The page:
Management Fee definition
The term ‘management fee’ usually refers to investment management fees that are charged by investment managers. Here, we look at the definition in more detail and go over the role of an investment manager.
Investment Management Fees
An investment management fee is the money paid by an investor to an investment manager or management company for handling their investments. In other words, investors must pay a fee in order to have their finances professionally managed. Investment managers might be hired by banks, investment and asset management companies, insurance and life assurance companies, stockbrokers, unit trusts, hotels, resorts and offshore companies.
In a broader sense, a management fee could be paid to someone who manages a business, property or sum of money on behalf of someone else.
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What do the fees go towards?
The fees are designed to remunerate investment management professionals for their time spent identifying stocks and handling an investment portfolio, as well as the use of their accumulated knowledge and industry experience.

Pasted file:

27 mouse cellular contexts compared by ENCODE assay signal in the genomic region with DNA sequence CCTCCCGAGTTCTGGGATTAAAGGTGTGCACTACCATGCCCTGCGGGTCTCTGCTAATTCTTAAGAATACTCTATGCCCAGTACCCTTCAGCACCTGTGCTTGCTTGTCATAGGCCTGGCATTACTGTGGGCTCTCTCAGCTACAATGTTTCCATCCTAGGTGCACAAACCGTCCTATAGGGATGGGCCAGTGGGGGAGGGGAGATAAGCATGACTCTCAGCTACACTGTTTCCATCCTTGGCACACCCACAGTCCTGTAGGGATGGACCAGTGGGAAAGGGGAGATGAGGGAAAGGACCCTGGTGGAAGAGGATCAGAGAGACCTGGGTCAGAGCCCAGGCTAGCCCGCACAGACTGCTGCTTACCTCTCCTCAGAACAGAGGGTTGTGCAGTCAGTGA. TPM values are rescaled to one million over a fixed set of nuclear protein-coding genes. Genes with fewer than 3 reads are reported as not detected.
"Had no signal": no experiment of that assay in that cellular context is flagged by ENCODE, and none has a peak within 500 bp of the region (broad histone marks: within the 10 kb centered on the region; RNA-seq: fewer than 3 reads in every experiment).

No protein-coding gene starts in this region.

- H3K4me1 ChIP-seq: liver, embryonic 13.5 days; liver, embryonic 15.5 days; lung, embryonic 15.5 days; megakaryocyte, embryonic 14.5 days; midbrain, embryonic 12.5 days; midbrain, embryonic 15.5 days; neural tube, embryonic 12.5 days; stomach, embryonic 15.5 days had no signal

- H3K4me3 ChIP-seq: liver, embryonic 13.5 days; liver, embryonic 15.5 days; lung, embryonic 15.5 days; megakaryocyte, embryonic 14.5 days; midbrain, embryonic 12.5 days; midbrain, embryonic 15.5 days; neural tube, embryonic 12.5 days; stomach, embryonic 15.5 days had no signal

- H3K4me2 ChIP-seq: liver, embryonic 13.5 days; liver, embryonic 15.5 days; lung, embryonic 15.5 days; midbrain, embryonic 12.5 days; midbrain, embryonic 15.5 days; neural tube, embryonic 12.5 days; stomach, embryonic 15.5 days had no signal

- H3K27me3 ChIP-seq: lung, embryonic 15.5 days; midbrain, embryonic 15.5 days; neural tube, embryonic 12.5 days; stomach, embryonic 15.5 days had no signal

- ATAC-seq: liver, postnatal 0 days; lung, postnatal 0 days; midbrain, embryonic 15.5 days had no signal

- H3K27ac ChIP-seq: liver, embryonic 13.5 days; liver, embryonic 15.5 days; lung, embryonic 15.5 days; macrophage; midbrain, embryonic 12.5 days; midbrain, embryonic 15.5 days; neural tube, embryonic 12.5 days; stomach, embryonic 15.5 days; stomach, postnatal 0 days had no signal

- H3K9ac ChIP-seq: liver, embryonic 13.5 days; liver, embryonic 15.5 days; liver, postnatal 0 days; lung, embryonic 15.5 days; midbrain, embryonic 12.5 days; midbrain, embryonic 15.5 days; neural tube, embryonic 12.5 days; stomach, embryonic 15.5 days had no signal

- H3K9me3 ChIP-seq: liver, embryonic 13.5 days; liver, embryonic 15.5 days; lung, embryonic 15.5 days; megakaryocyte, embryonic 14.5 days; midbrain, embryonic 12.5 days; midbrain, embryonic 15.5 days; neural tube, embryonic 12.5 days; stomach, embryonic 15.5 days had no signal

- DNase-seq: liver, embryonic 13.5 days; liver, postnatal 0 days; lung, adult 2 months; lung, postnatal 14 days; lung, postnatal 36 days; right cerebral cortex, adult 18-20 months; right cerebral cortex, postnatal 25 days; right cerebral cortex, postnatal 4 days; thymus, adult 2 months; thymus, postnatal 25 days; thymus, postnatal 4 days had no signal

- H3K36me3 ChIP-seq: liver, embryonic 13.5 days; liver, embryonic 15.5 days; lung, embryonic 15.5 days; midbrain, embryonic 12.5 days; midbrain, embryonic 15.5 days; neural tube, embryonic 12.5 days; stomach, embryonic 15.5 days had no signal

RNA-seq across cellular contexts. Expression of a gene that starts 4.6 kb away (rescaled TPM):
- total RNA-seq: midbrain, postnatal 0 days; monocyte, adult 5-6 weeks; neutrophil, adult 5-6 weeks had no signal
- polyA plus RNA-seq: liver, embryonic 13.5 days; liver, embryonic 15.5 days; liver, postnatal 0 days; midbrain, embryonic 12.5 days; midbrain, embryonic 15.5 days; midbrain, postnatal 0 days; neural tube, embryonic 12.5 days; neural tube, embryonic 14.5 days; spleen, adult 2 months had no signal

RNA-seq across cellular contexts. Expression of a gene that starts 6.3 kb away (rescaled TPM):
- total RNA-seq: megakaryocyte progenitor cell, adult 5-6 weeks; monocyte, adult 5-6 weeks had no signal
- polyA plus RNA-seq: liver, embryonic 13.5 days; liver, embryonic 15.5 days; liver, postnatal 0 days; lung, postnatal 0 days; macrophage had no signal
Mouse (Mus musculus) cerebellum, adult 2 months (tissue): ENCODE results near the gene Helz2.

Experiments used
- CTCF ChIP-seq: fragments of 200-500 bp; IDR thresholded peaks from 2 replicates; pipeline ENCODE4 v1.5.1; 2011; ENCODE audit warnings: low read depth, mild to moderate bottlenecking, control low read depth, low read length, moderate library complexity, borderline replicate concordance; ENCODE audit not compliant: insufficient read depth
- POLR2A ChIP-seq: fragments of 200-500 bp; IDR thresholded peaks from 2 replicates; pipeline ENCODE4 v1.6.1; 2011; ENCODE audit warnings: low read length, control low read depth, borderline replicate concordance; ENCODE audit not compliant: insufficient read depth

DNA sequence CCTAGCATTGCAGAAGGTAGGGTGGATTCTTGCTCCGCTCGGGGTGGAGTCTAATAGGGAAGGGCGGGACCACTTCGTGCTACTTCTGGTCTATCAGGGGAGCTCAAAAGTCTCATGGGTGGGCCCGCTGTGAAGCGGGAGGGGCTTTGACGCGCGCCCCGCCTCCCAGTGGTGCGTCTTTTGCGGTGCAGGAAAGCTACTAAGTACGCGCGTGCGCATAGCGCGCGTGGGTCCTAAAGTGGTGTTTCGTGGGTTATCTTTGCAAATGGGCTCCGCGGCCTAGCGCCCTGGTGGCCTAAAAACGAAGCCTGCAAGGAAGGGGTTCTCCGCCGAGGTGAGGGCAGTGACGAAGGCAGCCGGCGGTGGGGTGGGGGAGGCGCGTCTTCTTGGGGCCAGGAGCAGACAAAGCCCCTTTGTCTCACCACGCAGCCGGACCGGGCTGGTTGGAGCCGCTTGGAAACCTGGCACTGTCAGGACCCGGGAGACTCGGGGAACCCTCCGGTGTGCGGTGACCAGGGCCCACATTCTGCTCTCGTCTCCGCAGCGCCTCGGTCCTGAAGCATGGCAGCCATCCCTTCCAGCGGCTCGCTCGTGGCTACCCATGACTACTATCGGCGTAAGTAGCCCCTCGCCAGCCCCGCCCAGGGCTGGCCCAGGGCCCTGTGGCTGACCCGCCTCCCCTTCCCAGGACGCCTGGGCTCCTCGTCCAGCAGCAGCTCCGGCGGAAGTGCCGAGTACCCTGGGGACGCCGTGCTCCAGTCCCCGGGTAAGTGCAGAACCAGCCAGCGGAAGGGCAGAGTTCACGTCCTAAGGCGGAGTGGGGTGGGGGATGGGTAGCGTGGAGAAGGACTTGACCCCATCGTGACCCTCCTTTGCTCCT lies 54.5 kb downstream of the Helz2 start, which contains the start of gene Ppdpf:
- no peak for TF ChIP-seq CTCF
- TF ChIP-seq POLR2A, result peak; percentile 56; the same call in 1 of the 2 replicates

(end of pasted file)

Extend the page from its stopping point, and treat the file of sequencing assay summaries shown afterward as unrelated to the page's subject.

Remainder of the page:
Sometimes the fees also include additional fees, such as investor relations expenses and investment fund administration costs.
Investment Management Fee Percentages
Investment management fees are usually calculated as a fixed percentage of the revenue generated by the investment fund that is being managed. They are paid on a monthly, quarterly and annual basis, as many investment managers work for their clients over a long time period.
The exact percentage depends on the fund, but they normally reflect the assets under management (AUM); for example, an investment management fee might be expressed as 0.7 percent of AUM. However, this percentage can vary, from around 0.1 percent up to 2 percent of AUM.
The fee also depends upon how much work the investment manager puts into the fund. In other words, the fees increase the more a fund is ‘managed’. The fees of an investment manager that regularly reviews a portfolio and makes alterations in order to increase profits will be higher than those of an investment manager that doesn’t have as much involvement in a fund.
Active vs Passive Investment Managers
Active investment managers seek out inconsistencies and anomalies in the market in order to find stocks that will perform better than their price suggests they will. They then alert their client to these lucrative investment opportunities. However, it is difficult to beat the market time after time and research has demonstrated that expensive actively managed funds are often less profitable than lower-cost passively managed funds (Morningstar). That’s because, to beat the market by just 1 percent, active fund managers would need to generate an excess return of over 2 percent just to cover the average 1.19 percent management fee (Investopedia and William Sharpe).